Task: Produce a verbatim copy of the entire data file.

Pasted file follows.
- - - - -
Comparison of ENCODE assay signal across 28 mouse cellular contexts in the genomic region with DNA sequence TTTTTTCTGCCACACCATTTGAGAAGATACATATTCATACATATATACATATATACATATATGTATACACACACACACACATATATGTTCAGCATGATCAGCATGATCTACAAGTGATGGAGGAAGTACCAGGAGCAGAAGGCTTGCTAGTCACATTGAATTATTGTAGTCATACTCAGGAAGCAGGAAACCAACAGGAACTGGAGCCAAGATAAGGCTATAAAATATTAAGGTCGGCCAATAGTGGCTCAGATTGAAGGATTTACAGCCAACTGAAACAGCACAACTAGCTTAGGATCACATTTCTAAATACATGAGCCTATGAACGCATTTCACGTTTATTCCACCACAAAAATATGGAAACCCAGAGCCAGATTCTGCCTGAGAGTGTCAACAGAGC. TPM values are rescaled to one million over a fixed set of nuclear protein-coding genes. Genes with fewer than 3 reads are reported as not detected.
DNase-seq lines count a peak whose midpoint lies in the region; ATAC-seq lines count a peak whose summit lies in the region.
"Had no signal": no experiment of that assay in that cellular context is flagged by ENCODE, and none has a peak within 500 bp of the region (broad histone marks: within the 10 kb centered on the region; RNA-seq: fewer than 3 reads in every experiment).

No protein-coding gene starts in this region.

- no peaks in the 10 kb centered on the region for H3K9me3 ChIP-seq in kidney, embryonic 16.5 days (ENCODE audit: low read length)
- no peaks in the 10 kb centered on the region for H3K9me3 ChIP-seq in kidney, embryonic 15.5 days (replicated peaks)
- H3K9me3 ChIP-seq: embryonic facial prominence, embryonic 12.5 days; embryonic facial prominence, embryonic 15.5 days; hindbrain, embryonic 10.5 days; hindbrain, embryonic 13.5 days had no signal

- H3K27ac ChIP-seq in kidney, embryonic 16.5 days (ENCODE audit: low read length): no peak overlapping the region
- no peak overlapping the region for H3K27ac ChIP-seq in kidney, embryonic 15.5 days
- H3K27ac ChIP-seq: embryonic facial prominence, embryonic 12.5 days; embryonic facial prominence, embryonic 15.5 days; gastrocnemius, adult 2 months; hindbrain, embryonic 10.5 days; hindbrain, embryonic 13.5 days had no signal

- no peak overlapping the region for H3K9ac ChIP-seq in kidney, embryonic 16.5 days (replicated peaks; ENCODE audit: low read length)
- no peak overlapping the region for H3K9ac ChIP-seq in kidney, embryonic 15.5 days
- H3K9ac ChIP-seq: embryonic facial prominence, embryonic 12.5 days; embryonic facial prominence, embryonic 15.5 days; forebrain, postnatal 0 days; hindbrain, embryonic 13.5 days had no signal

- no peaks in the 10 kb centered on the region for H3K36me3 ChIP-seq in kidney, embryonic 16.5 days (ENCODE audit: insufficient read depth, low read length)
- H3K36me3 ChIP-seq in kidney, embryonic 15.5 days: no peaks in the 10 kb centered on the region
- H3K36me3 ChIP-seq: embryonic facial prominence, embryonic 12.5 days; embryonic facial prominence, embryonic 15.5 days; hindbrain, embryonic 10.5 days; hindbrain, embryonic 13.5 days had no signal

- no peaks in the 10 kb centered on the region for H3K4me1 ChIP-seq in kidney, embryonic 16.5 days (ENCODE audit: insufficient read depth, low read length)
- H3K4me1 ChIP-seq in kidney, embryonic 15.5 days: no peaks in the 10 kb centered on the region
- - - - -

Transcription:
Comparison of ENCODE assay signal across 28 mouse cellular contexts in the genomic region with DNA sequence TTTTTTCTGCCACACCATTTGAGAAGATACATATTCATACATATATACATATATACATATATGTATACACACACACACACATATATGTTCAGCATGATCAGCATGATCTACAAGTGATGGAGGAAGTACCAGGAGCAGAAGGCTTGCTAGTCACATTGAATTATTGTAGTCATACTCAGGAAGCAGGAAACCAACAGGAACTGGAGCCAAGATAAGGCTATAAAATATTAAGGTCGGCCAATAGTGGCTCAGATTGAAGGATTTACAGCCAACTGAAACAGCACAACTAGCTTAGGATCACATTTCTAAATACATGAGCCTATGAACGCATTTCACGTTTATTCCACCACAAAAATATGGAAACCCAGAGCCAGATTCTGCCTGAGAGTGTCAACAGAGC. TPM values are rescaled to one million over a fixed set of nuclear protein-coding genes. Genes with fewer than 3 reads are reported as not detected.
DNase-seq lines count a peak whose midpoint lies in the region; ATAC-seq lines count a peak whose summit lies in the region.
"Had no signal": no experiment of that assay in that cellular context is flagged by ENCODE, and none has a peak within 500 bp of the region (broad histone marks: within the 10 kb centered on the region; RNA-seq: fewer than 3 reads in every experiment).

No protein-coding gene starts in this region.

- no peaks in the 10 kb centered on the region for H3K9me3 ChIP-seq in kidney, embryonic 16.5 days (ENCODE audit: low read length)
- no peaks in the 10 kb centered on the region for H3K9me3 ChIP-seq in kidney, embryonic 15.5 days (replicated peaks)
- H3K9me3 ChIP-seq: embryonic facial prominence, embryonic 12.5 days; embryonic facial prominence, embryonic 15.5 days; hindbrain, embryonic 10.5 days; hindbrain, embryonic 13.5 days had no signal

- H3K27ac ChIP-seq in kidney, embryonic 16.5 days (ENCODE audit: low read length): no peak overlapping the region
- no peak overlapping the region for H3K27ac ChIP-seq in kidney, embryonic 15.5 days
- H3K27ac ChIP-seq: embryonic facial prominence, embryonic 12.5 days; embryonic facial prominence, embryonic 15.5 days; gastrocnemius, adult 2 months; hindbrain, embryonic 10.5 days; hindbrain, embryonic 13.5 days had no signal

- no peak overlapping the region for H3K9ac ChIP-seq in kidney, embryonic 16.5 days (replicated peaks; ENCODE audit: low read length)
- no peak overlapping the region for H3K9ac ChIP-seq in kidney, embryonic 15.5 days
- H3K9ac ChIP-seq: embryonic facial prominence, embryonic 12.5 days; embryonic facial prominence, embryonic 15.5 days; forebrain, postnatal 0 days; hindbrain, embryonic 13.5 days had no signal

- no peaks in the 10 kb centered on the region for H3K36me3 ChIP-seq in kidney, embryonic 16.5 days (ENCODE audit: insufficient read depth, low read length)
- H3K36me3 ChIP-seq in kidney, embryonic 15.5 days: no peaks in the 10 kb centered on the region
- H3K36me3 ChIP-seq: embryonic facial prominence, embryonic 12.5 days; embryonic facial prominence, embryonic 15.5 days; hindbrain, embryonic 10.5 days; hindbrain, embryonic 13.5 days had no signal

- no peaks in the 10 kb centered on the region for H3K4me1 ChIP-seq in kidney, embryonic 16.5 days (ENCODE audit: insufficient read depth, low read length)
- H3K4me1 ChIP-seq in kidney, embryonic 15.5 days: no peaks in the 10 kb centered on the region